19. According to St Paul, it is characteristic of the Spirit of life to act and speak in the heart, while a literal, outwardly correct observance of things characterizes the Men unregenerate person (cf Rom. 8:2; 2 Cor. 3:6). The Spirit of life frees the intellect from sin and death, whereas a literal, outwardly correct observance imperceptibly turns us into Pharisees, since we then act only in an external bodily sense and practice the commandments merely in order to be seen doing so (cf Matt. 23:5).

20. The whole complex of the commandments united and knit together in the Spirit (cf. Eph. 4:16) has its analogue in man, whether his state is perfect or imperfect. The commandments are the body. The virtues - established inner qualities - are the bones. Grace is the soul that lives and vivifies, energizing me vital power of the commandments just as the soul animates the body. The degree of negligence or diligence with which a man tries to attain to Christ's stature reveals what stage he has reached. Alike in this world and in the next, it indicates whether he is in his spiritual infancy or has achieved maturity.

21. If you want the body of me commandments to nourish, you must zealously desire the pure spiritual milk of maternal grace (cf. I Pet. 2:2); for it is on this milk of grace that you must suckle yourself if you wish to increase your stature in Christ. Wisdom yields fervor from her breasts as milk that helps you to grow; but to nourish the perfect she gives them the honey other purifying joy. 'Honey and milk are under your tongue' (Song of Songs 4:11): by 'milk' Solomon means the Spirit's nurturing and maturing power, while by 'honey' he means the Spirit's purificatory power. St Paul likewise refers to the differing functions of these powers when he says, 'I have fed you as little children with milk, and not with meat' (cf. I Cor. 3:2).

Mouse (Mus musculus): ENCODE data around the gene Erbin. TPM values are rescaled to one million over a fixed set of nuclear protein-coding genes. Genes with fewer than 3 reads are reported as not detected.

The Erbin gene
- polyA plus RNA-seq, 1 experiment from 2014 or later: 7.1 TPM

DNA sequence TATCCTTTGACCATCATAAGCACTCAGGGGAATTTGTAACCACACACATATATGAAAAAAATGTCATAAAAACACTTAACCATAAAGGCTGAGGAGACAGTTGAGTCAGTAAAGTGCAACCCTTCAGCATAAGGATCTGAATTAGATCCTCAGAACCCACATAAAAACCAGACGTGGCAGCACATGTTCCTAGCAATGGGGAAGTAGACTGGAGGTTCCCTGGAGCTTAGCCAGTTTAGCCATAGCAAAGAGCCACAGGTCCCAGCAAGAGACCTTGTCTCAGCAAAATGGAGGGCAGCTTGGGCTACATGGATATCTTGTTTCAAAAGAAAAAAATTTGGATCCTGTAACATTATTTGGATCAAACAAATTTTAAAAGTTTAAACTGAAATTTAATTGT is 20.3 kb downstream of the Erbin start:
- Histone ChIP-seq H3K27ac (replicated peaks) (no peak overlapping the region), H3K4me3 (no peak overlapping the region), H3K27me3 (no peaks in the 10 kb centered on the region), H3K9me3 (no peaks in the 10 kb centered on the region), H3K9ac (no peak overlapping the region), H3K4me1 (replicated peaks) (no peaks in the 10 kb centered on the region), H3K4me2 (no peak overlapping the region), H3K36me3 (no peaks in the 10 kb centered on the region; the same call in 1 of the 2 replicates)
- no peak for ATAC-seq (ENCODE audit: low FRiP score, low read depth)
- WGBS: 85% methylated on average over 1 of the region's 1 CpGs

22. To try to discover the meaning of the commandments through study and reading without actually living in accordance with them is like mistaking the shadow of something for its reality. It is only by participating in the truth that you can share in the meaning of truth. If you search for the meaning without participating in the truth and without having been initiated into it, you will find only a besotted kind of wisdom (cf. I Cor. 1:20). You will be among those whom St Jude categorized as 'psychic' or worldly because they lack the Spirit (cf Jude I 9), boast as they may of their knowledge of the truth.

23. The physical eye perceives the outward or literal sense of things and from it derives sensory images. The intellect, once purified and reestablished in its pristine state, perceives God and from Him derives divine images. Instead of a book the intellect has the Spirit; instead of a pen, mind and tongue - 'my tongue is a pen', says me Psalmist (cf. Ps. 45:1); and instead of ink, light. So plunging the mind into the light that it becomes light, the intellect, guided by the Spirit, inscribes the inner meaning of things in the pure hearts of those who listen. Then it grasps the significance of the statement that the faithful 'shall be taught by God' (cf. Isa. 54:13; John 6:45), and that through the Spirit God 'teaches man knowledge' (Ps. 94:10).

24. The efficacy of the commandments depends on faith working directly in the heart. Through faith each commandment kindles and activates the soul's illumination. The fruits of a true and effective faith are self-control and love, its consummation God-given humility, the source and support of love.

25. A right view of created things depends upon a truly spiritual knowledge of visible and invisible realities. Visible realities are objects perceived by the senses, while invisible realities are noetic, intelligent, intelligible and divine.

25. Orthodoxy may be defined as the clear perception and grasp of the two dogmas of the faith, namely, the Trinity and the Duality. It is to know and contemplate the three Persons of the Trinity as distinctively and mdivisibly constituting the one God, and the divine and human natures of Christ as united in His single Person - that is to say, to know and profess that the single Son, both prior and subsequent to the Incarnation, is to be glorified in two natures, divine and human, and in two wills, divine and human, the one distinct from the other.